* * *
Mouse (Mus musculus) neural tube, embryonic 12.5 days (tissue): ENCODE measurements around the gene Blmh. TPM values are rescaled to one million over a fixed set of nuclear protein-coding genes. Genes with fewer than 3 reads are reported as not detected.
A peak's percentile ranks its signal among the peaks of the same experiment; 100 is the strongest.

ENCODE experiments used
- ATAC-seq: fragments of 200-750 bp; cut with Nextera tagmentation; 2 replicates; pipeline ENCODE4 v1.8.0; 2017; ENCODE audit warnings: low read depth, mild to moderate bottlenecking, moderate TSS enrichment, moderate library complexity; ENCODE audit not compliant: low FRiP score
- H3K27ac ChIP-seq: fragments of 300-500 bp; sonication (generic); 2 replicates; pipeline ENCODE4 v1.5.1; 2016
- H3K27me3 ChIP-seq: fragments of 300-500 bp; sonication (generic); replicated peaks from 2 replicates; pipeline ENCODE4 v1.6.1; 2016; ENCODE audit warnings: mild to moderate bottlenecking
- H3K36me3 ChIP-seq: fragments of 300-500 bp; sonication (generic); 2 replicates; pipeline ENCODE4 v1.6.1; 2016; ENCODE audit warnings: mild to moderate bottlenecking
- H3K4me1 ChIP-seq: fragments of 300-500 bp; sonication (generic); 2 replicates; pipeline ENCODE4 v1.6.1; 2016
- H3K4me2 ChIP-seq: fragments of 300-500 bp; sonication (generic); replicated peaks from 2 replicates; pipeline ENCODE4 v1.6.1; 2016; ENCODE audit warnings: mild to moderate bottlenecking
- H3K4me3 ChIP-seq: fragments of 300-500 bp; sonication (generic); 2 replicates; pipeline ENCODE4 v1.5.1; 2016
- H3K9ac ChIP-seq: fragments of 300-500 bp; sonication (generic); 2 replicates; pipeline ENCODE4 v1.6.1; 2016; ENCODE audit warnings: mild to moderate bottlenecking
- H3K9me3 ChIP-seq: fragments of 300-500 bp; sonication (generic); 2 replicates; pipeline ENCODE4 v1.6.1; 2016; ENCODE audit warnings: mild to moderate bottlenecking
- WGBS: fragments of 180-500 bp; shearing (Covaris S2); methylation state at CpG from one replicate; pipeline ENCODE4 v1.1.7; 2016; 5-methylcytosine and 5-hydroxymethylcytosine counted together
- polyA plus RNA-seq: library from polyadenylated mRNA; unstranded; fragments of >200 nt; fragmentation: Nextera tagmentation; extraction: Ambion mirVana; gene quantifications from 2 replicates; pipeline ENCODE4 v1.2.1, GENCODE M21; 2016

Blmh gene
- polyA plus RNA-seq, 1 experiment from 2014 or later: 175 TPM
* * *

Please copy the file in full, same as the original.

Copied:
Mouse (Mus musculus) neural tube, embryonic 12.5 days (tissue): ENCODE measurements around the gene Blmh. TPM values are rescaled to one million over a fixed set of nuclear protein-coding genes. Genes with fewer than 3 reads are reported as not detected.
A peak's percentile ranks its signal among the peaks of the same experiment; 100 is the strongest.

ENCODE experiments used
- ATAC-seq: fragments of 200-750 bp; cut with Nextera tagmentation; 2 replicates; pipeline ENCODE4 v1.8.0; 2017; ENCODE audit warnings: low read depth, mild to moderate bottlenecking, moderate TSS enrichment, moderate library complexity; ENCODE audit not compliant: low FRiP score
- H3K27ac ChIP-seq: fragments of 300-500 bp; sonication (generic); 2 replicates; pipeline ENCODE4 v1.5.1; 2016
- H3K27me3 ChIP-seq: fragments of 300-500 bp; sonication (generic); replicated peaks from 2 replicates; pipeline ENCODE4 v1.6.1; 2016; ENCODE audit warnings: mild to moderate bottlenecking
- H3K36me3 ChIP-seq: fragments of 300-500 bp; sonication (generic); 2 replicates; pipeline ENCODE4 v1.6.1; 2016; ENCODE audit warnings: mild to moderate bottlenecking
- H3K4me1 ChIP-seq: fragments of 300-500 bp; sonication (generic); 2 replicates; pipeline ENCODE4 v1.6.1; 2016
- H3K4me2 ChIP-seq: fragments of 300-500 bp; sonication (generic); replicated peaks from 2 replicates; pipeline ENCODE4 v1.6.1; 2016; ENCODE audit warnings: mild to moderate bottlenecking
- H3K4me3 ChIP-seq: fragments of 300-500 bp; sonication (generic); 2 replicates; pipeline ENCODE4 v1.5.1; 2016
- H3K9ac ChIP-seq: fragments of 300-500 bp; sonication (generic); 2 replicates; pipeline ENCODE4 v1.6.1; 2016; ENCODE audit warnings: mild to moderate bottlenecking
- H3K9me3 ChIP-seq: fragments of 300-500 bp; sonication (generic); 2 replicates; pipeline ENCODE4 v1.6.1; 2016; ENCODE audit warnings: mild to moderate bottlenecking
- WGBS: fragments of 180-500 bp; shearing (Covaris S2); methylation state at CpG from one replicate; pipeline ENCODE4 v1.1.7; 2016; 5-methylcytosine and 5-hydroxymethylcytosine counted together
- polyA plus RNA-seq: library from polyadenylated mRNA; unstranded; fragments of >200 nt; fragmentation: Nextera tagmentation; extraction: Ambion mirVana; gene quantifications from 2 replicates; pipeline ENCODE4 v1.2.1, GENCODE M21; 2016

Blmh gene
- polyA plus RNA-seq, 1 experiment from 2014 or later: 175 TPM